Dish picks Nokia for containerized 5G SA core

For more than a year Dish has been talking about building its new infrastructure-based wireless network using modern cloud-native technologies. There’s been a lot of speculation that Dish would emulate Rakuten Mobile’s new greenfield network in Japan and perhaps buy technologies from Rakuten. But today, Dish announced that it has chosen Nokia’s 5G standalone (SA) core software for its new U.S. 5G network.

Nokia’s 5G SA core is cloud-native and based on containers. In addition, the selection of Nokia allows Dish to go with an established vendor that can provide end-to-end support.

Dish says the deal follows months of joint testing in which the Finnish vendor proved its technological capabilities in multiple cloud environments.

Perhaps it’s not surprising that Dish selected Nokia for its 5G SA core given that Dish’s Chief Network Officer Marc Rouanne is a former Nokia executive. Rouanne was at Nokia for about five years, until November 2018. As Nokia’s president of mobile networks he helped lead the charge on next-generation networking technology and advocated for open wireless systems. Under his leadership, Nokia joined groups such as the Telecom Infra Project (TIP), the O-RAN Alliance and the Open Compute Project (OCP).

Rouanne said in a statement today, “Nokia’s new release is cloud-native, standalone and ready for full automation.”

The Nokia software includes subscriber data management, device management, packet core, voice and data core, as well as integration services. Nokia will also deliver additional cloud-native products that will provide 4G, 5G standalone and voice over Wi-Fi access to core network functions.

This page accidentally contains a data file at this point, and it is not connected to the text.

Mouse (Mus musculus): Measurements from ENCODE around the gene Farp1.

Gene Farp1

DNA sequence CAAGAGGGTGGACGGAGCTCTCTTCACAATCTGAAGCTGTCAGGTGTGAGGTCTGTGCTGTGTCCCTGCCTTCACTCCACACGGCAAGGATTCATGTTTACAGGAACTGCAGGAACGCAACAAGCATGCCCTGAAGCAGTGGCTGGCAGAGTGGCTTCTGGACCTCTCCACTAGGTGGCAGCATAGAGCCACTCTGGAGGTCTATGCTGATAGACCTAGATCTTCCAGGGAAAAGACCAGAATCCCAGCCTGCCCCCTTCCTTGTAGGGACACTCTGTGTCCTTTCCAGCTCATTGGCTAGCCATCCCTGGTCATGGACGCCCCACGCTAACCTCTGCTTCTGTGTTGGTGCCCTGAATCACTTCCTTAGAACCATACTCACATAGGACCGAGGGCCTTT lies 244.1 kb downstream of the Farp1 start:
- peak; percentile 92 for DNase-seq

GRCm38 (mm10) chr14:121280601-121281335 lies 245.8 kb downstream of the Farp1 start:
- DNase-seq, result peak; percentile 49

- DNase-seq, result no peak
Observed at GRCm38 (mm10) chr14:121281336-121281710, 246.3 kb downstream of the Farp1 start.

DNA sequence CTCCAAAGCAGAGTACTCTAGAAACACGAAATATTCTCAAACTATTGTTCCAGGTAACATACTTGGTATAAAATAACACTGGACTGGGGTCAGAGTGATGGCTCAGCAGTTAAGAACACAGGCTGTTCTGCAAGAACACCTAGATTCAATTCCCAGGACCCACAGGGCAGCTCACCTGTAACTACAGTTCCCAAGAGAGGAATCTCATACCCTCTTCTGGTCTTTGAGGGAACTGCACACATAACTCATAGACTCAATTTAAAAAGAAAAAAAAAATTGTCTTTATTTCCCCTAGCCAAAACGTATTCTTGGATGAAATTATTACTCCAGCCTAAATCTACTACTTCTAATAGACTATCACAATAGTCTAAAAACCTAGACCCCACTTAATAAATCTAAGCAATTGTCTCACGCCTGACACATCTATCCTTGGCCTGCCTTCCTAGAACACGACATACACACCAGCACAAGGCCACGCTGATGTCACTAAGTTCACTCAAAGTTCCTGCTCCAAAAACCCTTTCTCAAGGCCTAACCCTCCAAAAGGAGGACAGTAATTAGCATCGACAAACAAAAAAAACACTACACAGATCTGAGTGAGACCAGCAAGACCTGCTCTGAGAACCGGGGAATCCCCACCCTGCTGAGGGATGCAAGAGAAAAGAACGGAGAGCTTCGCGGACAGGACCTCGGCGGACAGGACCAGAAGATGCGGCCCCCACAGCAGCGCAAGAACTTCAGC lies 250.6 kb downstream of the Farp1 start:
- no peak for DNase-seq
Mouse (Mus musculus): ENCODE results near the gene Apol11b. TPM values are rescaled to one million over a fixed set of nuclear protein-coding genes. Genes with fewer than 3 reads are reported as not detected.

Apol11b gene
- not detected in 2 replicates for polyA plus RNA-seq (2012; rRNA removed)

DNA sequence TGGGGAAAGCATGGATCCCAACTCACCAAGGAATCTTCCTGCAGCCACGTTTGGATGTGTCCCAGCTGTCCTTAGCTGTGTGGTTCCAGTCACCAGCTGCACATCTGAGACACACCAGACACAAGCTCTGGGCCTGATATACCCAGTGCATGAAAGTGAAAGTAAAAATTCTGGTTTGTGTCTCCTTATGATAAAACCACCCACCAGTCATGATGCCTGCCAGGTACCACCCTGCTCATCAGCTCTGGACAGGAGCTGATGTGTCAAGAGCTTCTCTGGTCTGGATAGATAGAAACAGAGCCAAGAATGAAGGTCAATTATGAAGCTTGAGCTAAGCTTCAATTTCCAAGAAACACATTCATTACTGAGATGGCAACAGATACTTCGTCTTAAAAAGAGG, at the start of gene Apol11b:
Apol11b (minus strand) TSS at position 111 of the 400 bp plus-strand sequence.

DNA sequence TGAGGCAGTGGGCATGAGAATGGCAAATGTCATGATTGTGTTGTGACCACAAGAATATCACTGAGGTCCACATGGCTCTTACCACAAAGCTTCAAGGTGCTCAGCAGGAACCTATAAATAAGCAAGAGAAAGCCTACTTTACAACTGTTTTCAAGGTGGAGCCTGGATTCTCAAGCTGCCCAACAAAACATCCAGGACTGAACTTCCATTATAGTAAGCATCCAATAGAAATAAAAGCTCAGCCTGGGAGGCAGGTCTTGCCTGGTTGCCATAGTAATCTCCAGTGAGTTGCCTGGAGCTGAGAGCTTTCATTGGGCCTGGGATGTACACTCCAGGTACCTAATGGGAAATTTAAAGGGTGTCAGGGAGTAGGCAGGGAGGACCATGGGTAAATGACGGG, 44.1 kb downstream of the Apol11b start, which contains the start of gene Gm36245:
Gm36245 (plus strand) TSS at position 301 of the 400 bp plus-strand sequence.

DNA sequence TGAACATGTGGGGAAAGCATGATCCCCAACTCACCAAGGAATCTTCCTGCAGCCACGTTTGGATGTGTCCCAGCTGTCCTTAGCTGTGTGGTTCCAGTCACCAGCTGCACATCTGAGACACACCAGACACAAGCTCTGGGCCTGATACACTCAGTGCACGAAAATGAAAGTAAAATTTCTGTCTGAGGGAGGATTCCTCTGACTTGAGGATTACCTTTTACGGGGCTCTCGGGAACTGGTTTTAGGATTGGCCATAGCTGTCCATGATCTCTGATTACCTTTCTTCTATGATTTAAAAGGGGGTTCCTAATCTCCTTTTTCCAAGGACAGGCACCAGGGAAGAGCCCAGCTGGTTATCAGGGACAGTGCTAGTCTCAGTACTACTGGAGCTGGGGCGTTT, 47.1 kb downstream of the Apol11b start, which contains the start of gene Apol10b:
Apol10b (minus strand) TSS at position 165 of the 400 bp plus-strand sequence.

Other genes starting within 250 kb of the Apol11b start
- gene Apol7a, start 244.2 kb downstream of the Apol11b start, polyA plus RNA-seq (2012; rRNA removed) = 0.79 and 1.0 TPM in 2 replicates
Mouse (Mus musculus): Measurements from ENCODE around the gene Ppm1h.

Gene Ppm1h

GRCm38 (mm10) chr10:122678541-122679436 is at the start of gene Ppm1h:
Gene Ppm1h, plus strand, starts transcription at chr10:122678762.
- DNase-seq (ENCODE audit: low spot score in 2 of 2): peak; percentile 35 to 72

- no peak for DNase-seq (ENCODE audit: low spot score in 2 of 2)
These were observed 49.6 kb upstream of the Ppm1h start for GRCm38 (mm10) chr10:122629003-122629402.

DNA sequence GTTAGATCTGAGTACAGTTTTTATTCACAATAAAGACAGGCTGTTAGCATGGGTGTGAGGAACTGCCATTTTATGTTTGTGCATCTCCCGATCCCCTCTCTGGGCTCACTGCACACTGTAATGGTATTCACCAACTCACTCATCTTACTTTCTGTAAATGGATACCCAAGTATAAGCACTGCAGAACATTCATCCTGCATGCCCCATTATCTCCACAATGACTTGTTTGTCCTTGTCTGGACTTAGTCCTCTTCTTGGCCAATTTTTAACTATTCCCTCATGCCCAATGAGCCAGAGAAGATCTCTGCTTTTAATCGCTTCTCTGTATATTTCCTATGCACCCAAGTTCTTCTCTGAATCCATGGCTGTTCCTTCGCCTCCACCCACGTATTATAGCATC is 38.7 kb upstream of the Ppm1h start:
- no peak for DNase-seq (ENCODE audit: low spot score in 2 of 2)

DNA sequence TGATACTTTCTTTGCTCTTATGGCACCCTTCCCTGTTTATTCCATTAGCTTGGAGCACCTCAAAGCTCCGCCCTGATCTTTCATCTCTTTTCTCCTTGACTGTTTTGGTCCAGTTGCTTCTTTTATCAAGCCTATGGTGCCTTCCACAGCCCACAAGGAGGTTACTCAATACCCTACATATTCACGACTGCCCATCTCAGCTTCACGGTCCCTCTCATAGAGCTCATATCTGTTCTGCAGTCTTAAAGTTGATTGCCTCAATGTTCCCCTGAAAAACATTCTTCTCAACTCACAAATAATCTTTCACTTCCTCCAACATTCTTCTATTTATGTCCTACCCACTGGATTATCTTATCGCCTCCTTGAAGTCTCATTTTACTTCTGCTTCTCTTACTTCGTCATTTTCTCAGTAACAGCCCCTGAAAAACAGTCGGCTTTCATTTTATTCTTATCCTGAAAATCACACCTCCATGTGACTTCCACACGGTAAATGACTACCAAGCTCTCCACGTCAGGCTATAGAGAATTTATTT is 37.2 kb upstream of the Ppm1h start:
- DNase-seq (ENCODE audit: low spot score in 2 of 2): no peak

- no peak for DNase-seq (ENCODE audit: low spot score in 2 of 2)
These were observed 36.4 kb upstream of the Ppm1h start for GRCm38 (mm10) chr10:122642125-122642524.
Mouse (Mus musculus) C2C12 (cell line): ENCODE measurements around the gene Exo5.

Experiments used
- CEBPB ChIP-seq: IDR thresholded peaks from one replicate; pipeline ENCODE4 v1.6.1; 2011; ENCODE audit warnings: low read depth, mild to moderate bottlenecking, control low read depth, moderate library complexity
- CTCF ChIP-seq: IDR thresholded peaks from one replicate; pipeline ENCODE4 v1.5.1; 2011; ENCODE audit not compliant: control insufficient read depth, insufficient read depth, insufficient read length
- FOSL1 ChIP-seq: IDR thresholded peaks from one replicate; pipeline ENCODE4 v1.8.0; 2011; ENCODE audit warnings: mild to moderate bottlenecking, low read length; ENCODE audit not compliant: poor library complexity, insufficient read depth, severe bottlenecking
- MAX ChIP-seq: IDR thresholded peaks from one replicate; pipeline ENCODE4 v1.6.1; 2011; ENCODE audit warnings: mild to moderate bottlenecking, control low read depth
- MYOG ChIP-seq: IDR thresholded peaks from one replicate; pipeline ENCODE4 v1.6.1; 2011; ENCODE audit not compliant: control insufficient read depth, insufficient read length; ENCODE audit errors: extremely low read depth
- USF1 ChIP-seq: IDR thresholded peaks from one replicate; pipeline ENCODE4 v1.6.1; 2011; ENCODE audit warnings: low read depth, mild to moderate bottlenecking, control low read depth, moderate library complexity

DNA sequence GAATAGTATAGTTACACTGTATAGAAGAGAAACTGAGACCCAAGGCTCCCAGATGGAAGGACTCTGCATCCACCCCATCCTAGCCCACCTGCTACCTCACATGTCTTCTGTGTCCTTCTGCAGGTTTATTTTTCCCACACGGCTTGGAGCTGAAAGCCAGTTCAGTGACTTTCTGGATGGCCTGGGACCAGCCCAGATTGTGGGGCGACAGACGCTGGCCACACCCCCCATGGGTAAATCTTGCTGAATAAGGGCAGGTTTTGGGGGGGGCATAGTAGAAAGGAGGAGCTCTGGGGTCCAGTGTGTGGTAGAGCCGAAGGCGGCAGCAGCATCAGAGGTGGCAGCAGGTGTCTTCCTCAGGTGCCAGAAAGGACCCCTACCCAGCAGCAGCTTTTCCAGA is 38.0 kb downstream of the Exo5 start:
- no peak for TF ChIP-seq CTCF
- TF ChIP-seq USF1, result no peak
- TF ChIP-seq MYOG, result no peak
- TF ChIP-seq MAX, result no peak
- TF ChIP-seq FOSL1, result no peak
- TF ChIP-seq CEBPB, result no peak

It’s important that Dish’s 5G core run on containers so that it works in conjunction with VMware’s containerized cloud platform, which Dish selected earlier this summer.

RELATED: Dish picks VMware cloud platform for 5G network build

Analyst Peter Rysavy, president of Rysavy Research, said that 5G SA does not depend on using containers. And he said the 3GPP standards for 5G are not based on a containerized approach at this time.

Nevertheless, containers are the most modern evolution of virtualization technology in data centers, and they’re replacing virtual machines in many cases.

Dish will run its 5G network functions from different software vendors on top of the VMware telco cloud. Using VMware’s platform, Dish can connect distributed telco clouds as well as other public and private cloud environments.

A Dish spokesperson said in an email to FierceWireless, "Our reference design is based on VMware,
and we’ve tested all the vendors we’ve selected with VMware for full automation. We are also testing other platforms, including bare metal, public cloud services."

It’s a small world

Nokia actually operates Rakuten Mobile’s virtualized LTE core network.

RELATED: Nokia operates Rakuten Mobile’s virtualized core

However, Rakuten Mobile did not chose Nokia for its 5G core. Instead, it’s working with Japan-based NEC to develop its standalone 5G core network based on containers. And not only will Rakuten Mobile use this core in its own network, but Rakuten and NEC plan to offer it as a product to other operators – in competition with global telecom vendors such as Nokia and Ericsson.

RELATED: Rakuten and NEC take on global telecom vendors with 5G core

Dish’s Chairman Charlie Ergen has mentioned that he’s had discussions with Rakuten. But at the end of the day, Dish selected Nokia for its 5G core rather than something from Rakuten or from NEC.

“It’s not as if Rakuten is a large established vendor in this space,” said Rysavy. “I would expect any new network operator using this architecture to consider all vendors and make their own decisions. There’s no gold standard.”

Dish has already named its radio access network (RAN) vendors. Those include Altiostar, Fujitsu, and Mavenir. Fujitsu is providing the hardware, and Altiostar and Mavenir are providing open RAN software.